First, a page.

Trade Ministers from Canada, Mexico and the United States say they’ve made progress in talks to update the NAFTA trade pact, a relief after a barrage of threats by U.S. President Donald Trump. But as David Pollard reports, the officials did not tackle the hardest issues.
It got media billing as a possible prize fight.
Three NAFTA heavyweights battling for their economic interests.
But as these talks ended, there appeared to be only winners.
(SOUNDBITE) (English) CANADIAN MINISTER OF FOREIGN AFFAIRS, CHRYSTIA FREELAND, SAYING:
“I really feel that the tone of these negotiations is very constructive from all three parties.”
Appearances can be deceptive.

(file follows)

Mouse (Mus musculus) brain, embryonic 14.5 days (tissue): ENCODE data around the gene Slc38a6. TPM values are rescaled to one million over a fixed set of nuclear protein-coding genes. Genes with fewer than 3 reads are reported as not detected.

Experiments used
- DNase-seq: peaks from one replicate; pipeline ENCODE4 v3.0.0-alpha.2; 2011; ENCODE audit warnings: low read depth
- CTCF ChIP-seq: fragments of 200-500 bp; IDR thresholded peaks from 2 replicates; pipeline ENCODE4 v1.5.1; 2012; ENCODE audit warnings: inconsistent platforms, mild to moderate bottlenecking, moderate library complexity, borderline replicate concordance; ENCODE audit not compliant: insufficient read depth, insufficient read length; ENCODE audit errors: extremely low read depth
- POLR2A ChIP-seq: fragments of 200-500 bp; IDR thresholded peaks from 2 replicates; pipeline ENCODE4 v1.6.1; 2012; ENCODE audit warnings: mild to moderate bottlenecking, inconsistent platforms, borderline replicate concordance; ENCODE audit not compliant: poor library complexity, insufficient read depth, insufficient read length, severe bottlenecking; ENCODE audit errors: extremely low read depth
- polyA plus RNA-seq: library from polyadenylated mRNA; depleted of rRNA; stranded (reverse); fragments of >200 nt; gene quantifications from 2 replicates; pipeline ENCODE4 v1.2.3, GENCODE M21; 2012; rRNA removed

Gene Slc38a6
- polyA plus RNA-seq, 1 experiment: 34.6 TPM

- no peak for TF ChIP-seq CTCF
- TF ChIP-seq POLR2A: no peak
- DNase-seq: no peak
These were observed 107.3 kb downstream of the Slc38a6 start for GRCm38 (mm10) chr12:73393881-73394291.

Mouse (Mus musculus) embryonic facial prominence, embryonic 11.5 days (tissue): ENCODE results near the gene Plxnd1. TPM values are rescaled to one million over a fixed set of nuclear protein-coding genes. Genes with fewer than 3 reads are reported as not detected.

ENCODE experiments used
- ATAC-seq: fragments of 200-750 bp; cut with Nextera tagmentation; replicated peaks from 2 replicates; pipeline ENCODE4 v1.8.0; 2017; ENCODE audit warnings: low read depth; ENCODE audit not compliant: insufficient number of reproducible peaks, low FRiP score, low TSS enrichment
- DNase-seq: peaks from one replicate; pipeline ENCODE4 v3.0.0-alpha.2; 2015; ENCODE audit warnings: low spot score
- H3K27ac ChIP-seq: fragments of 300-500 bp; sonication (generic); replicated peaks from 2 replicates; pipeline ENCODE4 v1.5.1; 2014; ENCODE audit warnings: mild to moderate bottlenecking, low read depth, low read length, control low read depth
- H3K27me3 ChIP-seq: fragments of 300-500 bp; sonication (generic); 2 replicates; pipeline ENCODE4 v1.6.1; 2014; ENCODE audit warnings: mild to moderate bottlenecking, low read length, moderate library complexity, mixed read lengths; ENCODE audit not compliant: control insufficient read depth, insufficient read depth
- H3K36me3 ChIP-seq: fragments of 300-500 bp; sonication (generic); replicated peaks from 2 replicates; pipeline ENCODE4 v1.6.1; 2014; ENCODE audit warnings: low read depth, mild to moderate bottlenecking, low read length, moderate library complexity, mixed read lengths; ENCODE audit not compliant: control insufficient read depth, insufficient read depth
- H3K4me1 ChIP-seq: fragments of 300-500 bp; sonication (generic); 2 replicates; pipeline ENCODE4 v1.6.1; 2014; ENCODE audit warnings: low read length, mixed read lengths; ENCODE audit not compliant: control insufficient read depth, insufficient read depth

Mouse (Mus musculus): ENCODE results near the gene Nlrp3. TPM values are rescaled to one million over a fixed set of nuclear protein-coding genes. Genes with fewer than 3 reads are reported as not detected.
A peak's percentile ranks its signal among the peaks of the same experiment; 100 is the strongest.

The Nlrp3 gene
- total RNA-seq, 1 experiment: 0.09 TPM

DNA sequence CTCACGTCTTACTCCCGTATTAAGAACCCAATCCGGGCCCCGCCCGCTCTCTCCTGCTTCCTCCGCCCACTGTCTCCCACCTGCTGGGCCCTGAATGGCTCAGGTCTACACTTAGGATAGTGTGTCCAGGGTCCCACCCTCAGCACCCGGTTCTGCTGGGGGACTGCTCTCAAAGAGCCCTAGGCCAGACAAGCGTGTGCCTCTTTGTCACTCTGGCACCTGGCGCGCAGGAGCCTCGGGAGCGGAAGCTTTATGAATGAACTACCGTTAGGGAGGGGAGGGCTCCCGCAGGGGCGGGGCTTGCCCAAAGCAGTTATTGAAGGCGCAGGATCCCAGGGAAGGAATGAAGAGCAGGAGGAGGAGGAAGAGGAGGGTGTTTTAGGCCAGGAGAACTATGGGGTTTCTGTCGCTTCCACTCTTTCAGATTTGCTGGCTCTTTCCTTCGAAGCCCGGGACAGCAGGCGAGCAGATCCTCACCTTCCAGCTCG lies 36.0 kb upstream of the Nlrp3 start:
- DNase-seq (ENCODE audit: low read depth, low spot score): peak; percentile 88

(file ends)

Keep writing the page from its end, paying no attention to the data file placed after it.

Progress reported on small businesses, digital trade, energy and the environment ….
But other big issues still to be resolved.
Like US demands to rebalance manufacturing rules in the auto trade.
An industry that accounts for the bulk of a 64 billion dollar US trade deficit with Mexico.
(SOUNDBITE) (English) U.S. TRADE REPRESENTATIVE, ROBERT LIGHTHIZER, SAYING:
“We also must address the needs of those harmed by current NAFTA, especially our manufacturing workers”
And for NAFTA workers themselves, there was also tension.
Over employment rights.
(SOUNDBITE) (English) PRESIDENT OF CANADIAN UNION, UNIFOR, JERRY DIAS, SAYING:
“If labor standards aren’t a part of a trade deal, then there shouldn’t be a trade deal.”
(SOUNDBITE) (Spanish) PRESIDENT OF THE MEXICAN NATIONAL AGRICULTURAL COUNCIL, BOSCO DE LA VEGA, SAYING:
“Mexico can’t get involved in the labor issues of the United States or Canada, we ask that others don’t get involved in our issues.”
The goal is to reach a new NAFTA deal by end of the year.
Doing so would avoid a conflict with 2018 election cycles in Mexico and the US.
Analysts hopeful sense will prevail despite Donald Trump’s threats to abandon the pact.